In operation, a substrate 14 is vacuum-attracted on the seat 3 through the hole 4, and the contraction of a cylinder 10 causes the nozzle 6 via the support 5 to lower near the substrate 14 and start dropping; at the termination of dropping the nozzle 6 rises to the upper limit as the cylinder 10 extends. Simultaneously a cylinder 13 extend until the cap 11 shifts up to the bottom of the nozzle 6 and with the opening of an air supply port at each end of the air cylinder 10 the nozzle 6 goes down by weight of the support 5, thereby covering its lower surface with a cap.
For the next dropping procedure, the cylinder 10 first extends and at the same time the nozzle 6 moves to the upper limit before the retraction of the cylinder 13 to remove the cap 11 from the nozzle 6, then said cylinder 10 contracts to make the nozzle 6 go down to the lower limit and start dropping.
The repetition of the above procedures permits the dropping of liquid of constant viscosity regardless of varying dropping intervals and hence provides uniform coatings. In the present invention the nozzle 6 which can shift vertically has permitted droppings made just above and near a substrate 14, thereby reducing solvent volatilization at the time of dropping and enabling the formation of uniform coatings of diffusion agent containing a solvent of large volatility such as alcohol.
It is advisable to put solvent 16 in the cap 11 beforehand so that, when the cap 11 fits on the lower surface of said nozzle, the internal space is kept in effective solvent vapor atmosphere. This is shown in FIG. 3: when the nozzle tip is covered with the cap 11, the space enclosed with said nozzle and said cap gets gradually filled with solvent volatilizing from the liquid until the saturation is reached, thereby preventing viscosity change.
It may be also a good example to lead solvent vapor 18 into the space via a hose 16 from a separate solvent container 17 with the nozzle 6 capped as shown in FIG. 4.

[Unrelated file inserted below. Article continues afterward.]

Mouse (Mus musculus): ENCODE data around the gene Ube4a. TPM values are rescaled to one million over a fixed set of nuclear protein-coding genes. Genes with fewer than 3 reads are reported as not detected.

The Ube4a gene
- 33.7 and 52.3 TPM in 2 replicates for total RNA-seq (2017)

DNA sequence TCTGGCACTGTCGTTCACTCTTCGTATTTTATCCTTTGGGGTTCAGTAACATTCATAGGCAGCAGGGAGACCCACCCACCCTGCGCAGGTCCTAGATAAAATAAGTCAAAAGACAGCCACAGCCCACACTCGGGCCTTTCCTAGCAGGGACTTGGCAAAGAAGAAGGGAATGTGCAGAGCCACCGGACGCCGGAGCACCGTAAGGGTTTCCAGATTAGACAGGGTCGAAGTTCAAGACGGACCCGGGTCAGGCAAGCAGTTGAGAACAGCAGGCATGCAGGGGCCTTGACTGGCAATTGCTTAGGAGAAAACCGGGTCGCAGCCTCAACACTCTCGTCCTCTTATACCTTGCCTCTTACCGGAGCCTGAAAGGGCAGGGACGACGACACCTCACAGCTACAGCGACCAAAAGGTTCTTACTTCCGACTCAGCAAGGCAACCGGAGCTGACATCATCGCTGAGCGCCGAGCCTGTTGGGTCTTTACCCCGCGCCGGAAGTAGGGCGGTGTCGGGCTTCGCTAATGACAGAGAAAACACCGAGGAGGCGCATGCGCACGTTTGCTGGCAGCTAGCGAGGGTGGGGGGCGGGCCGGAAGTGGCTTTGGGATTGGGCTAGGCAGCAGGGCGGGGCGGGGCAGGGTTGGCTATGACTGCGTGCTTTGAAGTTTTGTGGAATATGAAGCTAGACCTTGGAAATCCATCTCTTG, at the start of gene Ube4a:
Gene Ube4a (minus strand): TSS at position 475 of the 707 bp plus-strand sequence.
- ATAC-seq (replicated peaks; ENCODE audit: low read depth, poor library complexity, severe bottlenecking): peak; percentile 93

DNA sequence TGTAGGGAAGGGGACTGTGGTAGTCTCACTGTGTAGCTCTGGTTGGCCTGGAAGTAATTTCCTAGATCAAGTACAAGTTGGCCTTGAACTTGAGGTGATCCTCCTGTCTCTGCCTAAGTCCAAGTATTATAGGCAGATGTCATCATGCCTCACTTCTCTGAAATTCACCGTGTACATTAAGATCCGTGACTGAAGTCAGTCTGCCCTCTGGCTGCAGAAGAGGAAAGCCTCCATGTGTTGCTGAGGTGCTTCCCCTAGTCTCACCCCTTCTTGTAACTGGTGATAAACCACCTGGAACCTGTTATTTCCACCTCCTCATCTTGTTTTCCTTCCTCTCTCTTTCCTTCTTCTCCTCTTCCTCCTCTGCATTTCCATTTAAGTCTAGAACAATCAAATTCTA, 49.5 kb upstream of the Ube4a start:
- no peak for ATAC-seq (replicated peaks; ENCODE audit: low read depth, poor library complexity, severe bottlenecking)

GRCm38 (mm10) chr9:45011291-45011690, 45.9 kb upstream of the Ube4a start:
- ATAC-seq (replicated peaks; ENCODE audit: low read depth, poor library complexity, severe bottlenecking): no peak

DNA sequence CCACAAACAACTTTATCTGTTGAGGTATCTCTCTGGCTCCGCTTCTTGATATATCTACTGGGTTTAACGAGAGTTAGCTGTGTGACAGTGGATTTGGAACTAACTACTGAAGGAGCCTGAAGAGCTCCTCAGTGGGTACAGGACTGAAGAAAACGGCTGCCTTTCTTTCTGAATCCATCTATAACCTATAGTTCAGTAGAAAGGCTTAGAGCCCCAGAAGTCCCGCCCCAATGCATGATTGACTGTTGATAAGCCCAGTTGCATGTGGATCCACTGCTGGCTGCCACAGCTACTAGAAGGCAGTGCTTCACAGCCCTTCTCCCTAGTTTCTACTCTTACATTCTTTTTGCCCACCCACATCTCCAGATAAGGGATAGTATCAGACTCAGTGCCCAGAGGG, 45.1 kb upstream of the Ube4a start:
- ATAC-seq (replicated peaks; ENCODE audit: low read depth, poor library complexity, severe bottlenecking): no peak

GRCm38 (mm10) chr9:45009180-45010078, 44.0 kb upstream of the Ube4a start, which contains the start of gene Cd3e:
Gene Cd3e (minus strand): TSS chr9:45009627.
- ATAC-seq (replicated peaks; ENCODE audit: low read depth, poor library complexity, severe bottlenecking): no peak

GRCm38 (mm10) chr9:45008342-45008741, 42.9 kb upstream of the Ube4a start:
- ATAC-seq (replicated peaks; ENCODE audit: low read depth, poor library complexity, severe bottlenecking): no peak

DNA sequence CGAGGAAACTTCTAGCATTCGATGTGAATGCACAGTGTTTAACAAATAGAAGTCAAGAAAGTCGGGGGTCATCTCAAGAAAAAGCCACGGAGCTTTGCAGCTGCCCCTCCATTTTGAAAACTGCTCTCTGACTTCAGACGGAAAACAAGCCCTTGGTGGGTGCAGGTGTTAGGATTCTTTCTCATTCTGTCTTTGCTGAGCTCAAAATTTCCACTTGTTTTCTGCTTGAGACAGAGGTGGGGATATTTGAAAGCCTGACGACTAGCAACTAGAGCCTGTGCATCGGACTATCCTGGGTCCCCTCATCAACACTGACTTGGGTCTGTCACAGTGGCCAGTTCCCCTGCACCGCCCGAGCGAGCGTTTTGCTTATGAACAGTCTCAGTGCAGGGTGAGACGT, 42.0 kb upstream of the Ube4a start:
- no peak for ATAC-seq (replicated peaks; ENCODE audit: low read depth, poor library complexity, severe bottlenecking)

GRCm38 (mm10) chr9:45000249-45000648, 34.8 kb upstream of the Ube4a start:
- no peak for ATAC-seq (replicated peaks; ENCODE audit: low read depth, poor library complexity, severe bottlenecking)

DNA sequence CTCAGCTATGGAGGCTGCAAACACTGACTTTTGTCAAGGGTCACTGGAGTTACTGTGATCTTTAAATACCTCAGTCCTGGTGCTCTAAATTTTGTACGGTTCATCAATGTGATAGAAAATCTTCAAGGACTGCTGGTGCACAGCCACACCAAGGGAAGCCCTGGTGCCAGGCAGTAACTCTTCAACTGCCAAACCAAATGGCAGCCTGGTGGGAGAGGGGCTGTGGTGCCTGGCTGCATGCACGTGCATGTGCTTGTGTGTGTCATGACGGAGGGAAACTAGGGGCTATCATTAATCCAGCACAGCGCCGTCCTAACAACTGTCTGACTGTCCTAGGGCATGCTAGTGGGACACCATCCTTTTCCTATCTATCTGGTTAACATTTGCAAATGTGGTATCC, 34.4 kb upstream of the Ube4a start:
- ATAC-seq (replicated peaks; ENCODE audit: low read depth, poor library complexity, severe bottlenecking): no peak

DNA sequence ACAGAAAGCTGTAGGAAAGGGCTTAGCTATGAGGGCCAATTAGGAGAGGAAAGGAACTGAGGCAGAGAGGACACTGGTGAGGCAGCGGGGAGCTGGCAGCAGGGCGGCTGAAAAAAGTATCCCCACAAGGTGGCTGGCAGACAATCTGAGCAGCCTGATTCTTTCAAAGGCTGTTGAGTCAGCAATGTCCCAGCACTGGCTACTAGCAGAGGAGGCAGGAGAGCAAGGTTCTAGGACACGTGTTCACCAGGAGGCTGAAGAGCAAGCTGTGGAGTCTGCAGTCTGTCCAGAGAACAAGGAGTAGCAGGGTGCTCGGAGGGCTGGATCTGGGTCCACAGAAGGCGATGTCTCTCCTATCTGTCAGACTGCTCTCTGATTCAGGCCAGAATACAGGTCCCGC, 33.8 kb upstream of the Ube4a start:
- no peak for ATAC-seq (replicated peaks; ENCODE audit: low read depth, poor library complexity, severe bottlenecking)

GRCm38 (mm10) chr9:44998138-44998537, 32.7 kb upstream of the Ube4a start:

The inventor made experiments on semiconductor wafers by following the procedures as illustrated in FIGS. 1 and 2 to apply diffusion agent containing alcoholic solvent and using the cap 11 of volatilization prevention construction as shown in FIGS. 3 and 4. As a result, no viscosity change was found at the nozzle tip even after twelve hours had passed between the two succeeding dropping operations and uniform coatings were always provided, while in the conventional method using no cap, viscosity change was produced around the nozzle in two minutes between droppings.
As described above, the present invention can reduce solvent volatilization and hence eliminate sectional change in viscosity and lend itself to forming even coatings regardless of varying dropping intervals; for diffusion agent the apparatus disclosed by the invention can always provide its even film, thus eliminating the dispersion of diffusion density and enabling the manufacturing of semiconductors of uniform characters; in the case of photo resist it can provide uniform photo resist coatings and has proven to be prominently effective particularly when micropatterns are desired.
Furthermore, the present invention has proved to be effective not only with semiconductor wafers but also with other substrates such as glass masks and other metal plates.
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|U.S. Classification||118/52, 118/321, 118/302|
|International Classification||G03F7/16, B05C11/08, B05B15/02|
|Cooperative Classification||B05C11/08, G03F7/162, B05B15/025|
|European Classification||B05C11/08, G03F7/16C, B05B15/02B|
|Feb 9, 1982||AS||Assignment|
Owner name: TAZMO CO., LTD. A CORP. OF JAPAN
Free format text: ASSIGNMENT OF ASSIGNORS INTEREST.;ASSIGNOR:SAKIYA, FUMIO;REEL/FRAME:003976/0943
Effective date: 19820125
|Mar 16, 1987||FPAY||Fee payment|
Year of fee payment: 4
|May 22, 1991||FPAY||Fee payment|
Year of fee payment: 8
|Jun 27, 1995||REMI||Maintenance fee reminder mailed|
|Nov 19, 1995||LAPS||Lapse for failure to pay maintenance fees|
|Jan 30, 1996||FP||Expired due to failure to pay maintenance fee|
Effective date: 19951122